Brother Beekman - Poem by Henry Livingston
Letter to my Brother Beekman, who then lived with Mr. Schenk
at New Lebanon - 1786
To my dear brother Beekman I sit down to write
Ten minutes past eight & a very cold night.
Not far from me sits with a baullancy cap on
Our very good couzin, Elizabeth Tappen,
A tighter young seamstress you'd ne'er wish to see
And she (blessings on her) is sewing for me.
New shirts and new cravats this morning cut out
Are tumbled in heaps and lye huddled about.
My wardrobe (a wonder) will soon be enriched
With ruffles new hemmed & wristbands new stitched.
Believe me dear brother tho women may be
Compared to us of inferiour degree,
Yet still they are useful I vow with a (fegs)
When our shirts are in tatters & jackets in rags.
Now for news my sweet fellow - first learn with a sigh
That matters are carried here gloriously high,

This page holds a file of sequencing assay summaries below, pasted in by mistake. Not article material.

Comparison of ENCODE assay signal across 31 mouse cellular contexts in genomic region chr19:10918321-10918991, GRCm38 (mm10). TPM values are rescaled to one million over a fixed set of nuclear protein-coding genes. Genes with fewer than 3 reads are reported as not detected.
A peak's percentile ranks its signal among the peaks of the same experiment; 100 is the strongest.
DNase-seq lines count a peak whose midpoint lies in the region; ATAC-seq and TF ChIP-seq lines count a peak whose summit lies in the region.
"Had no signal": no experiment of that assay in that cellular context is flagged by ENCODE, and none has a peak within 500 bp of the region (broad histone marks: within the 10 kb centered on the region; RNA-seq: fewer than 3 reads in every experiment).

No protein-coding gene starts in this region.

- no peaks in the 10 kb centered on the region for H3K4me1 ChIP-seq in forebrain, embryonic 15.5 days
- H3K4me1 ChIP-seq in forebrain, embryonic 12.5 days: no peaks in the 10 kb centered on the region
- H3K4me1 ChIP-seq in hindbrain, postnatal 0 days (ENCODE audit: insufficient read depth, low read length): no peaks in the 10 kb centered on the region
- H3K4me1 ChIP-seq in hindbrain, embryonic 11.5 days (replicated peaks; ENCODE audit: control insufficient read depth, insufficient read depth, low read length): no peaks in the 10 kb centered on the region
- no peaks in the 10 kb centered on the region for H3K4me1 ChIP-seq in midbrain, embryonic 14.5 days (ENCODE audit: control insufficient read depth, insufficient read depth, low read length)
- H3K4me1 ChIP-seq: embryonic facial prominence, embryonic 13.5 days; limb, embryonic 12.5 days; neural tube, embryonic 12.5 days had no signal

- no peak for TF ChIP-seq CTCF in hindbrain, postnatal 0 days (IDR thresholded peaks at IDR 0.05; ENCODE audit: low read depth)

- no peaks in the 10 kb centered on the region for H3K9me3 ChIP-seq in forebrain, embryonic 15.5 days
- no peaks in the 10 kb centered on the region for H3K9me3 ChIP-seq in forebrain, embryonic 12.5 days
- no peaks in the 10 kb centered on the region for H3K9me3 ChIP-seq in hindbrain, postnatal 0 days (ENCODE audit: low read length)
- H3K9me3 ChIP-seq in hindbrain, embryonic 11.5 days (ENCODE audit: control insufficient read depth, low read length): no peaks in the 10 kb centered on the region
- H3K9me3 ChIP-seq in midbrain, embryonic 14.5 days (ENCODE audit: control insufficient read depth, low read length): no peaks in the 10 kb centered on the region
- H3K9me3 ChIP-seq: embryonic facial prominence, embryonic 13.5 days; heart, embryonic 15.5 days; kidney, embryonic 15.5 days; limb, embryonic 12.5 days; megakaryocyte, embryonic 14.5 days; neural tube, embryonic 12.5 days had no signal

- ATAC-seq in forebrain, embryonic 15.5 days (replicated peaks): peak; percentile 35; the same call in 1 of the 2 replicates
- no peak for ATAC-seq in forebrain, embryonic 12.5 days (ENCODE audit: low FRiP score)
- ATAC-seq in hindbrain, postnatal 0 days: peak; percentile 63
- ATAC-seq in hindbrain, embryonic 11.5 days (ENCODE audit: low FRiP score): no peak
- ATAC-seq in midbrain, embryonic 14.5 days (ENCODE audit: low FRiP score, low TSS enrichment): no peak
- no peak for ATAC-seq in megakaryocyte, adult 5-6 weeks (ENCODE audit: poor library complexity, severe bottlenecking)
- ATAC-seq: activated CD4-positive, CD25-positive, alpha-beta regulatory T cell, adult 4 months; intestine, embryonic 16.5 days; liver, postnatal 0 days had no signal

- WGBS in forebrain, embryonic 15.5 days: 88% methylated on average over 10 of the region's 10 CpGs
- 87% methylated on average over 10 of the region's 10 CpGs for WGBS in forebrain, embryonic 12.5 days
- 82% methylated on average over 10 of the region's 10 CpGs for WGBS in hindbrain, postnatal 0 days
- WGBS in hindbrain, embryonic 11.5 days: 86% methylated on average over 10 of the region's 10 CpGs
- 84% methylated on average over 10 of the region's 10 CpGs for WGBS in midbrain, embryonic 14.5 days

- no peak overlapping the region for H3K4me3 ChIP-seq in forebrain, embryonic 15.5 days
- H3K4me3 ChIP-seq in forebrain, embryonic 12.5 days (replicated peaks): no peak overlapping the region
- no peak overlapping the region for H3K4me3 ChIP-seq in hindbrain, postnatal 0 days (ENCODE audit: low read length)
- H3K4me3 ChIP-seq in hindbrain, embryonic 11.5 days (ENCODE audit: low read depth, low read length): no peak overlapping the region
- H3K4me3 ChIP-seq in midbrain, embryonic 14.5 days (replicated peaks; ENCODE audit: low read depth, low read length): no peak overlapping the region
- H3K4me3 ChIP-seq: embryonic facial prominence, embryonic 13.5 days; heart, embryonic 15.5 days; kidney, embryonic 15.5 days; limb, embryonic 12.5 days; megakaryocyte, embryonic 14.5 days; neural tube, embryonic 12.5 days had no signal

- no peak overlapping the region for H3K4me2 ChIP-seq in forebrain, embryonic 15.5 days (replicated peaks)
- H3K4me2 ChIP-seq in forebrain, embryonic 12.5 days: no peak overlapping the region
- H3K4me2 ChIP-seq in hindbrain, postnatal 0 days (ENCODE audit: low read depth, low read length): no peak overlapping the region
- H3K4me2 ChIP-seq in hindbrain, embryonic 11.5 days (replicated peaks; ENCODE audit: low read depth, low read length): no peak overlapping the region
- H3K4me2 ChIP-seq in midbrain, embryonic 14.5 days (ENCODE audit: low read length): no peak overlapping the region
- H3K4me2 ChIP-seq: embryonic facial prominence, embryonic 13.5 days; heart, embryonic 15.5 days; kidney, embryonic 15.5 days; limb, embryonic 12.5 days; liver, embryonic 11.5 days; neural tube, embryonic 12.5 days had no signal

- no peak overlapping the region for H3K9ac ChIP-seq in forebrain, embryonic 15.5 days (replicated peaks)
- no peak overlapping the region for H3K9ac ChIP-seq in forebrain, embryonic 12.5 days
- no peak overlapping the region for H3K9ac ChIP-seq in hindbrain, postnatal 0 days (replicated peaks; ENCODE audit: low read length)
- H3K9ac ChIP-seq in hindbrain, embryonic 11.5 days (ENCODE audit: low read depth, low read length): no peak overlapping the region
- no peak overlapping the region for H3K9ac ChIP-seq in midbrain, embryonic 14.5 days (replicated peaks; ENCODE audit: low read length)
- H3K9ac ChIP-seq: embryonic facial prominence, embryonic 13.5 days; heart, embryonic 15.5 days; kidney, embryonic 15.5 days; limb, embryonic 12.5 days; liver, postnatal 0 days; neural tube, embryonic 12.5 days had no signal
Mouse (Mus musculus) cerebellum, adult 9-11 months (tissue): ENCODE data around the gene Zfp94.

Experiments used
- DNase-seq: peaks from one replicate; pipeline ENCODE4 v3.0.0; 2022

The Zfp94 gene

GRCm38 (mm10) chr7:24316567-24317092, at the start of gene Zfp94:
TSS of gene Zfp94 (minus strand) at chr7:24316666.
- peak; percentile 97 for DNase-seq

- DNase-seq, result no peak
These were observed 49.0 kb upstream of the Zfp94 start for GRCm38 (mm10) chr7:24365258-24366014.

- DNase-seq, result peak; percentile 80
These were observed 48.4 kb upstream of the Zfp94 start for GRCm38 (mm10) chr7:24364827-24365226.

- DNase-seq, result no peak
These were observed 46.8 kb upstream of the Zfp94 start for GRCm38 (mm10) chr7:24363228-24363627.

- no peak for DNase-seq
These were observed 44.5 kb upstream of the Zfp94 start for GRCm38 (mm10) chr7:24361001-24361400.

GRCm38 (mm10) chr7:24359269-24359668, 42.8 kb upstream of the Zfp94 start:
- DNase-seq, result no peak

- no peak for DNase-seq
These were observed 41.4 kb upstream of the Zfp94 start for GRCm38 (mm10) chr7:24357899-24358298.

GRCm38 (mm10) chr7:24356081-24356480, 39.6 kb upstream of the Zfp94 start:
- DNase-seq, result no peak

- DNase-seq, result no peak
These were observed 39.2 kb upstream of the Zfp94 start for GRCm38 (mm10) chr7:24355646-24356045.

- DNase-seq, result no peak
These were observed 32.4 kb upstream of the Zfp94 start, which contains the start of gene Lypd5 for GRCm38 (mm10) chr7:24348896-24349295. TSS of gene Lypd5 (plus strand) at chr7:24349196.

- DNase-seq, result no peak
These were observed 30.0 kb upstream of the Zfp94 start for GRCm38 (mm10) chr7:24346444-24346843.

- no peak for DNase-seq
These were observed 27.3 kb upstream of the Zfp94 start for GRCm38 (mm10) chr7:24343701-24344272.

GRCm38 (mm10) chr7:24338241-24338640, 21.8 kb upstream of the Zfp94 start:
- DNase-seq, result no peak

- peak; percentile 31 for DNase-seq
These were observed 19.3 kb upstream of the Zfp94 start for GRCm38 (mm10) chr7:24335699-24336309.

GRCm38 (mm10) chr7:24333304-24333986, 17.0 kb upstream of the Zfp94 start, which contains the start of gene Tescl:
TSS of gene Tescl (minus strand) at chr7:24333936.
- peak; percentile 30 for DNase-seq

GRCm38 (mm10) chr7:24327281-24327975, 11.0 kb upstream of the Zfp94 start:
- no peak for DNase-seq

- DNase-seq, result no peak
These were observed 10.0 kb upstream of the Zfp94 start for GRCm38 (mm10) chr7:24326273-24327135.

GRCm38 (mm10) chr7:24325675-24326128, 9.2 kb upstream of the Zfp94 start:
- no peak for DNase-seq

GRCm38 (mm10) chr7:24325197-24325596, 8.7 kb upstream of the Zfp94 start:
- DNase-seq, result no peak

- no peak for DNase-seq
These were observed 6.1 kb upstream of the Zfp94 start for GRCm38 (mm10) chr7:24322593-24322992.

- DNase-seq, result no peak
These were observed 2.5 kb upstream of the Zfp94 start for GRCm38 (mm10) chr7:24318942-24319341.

Such gadding - such ambling - such jaunting about,
To tea with Miss Nancy - to sweet Willy's rout,
New parties at coffee - then parties at wine,
Next day all the world with the Major must dine
Then bounce all hands to Fishkill must go in a clutter
To guzzle bohea and destroy bread and butter
While you at New Lebanon stand all forlorn
Behind the cold counter from ev'ning to morn
The old tenor merchants push nigher & nigher
Till fairly they shut out poor Baze from the fire.
Out, out, my dear brother, Aunt Amy's just come
With a flask for molasses & a bottle for rum
Run! Help the poor creature to light from her jade
You see the dear lady's a power afraid.
Souse into your arms she leaps like an otter
And smears your new coat with her piggin of butter.
Next an army of Shakers your quarters beleager
With optics distorted & visages meagre
To fill their black runlets with brandy & gin
Two blessed exorcists to drive away sin.
But laugh away sorrow nor mind it a daisy
Since it matters but little my dear brother Bazee
Whether here you are rolling in pastime and pleasure
Or up at New Lebanon taffety measure.
If the sweetest of lasses, Contentment, you find
And the banquet enjoy of an undisturb'd mind
Of friendship & love let who will make a pother
Believe me, dear Baze, your affectionate brother
Will never forget the fifth son of his mother.
P.S. If it suits your convenience remit of you please
To my good brother Paul an embrace and a squeeze.
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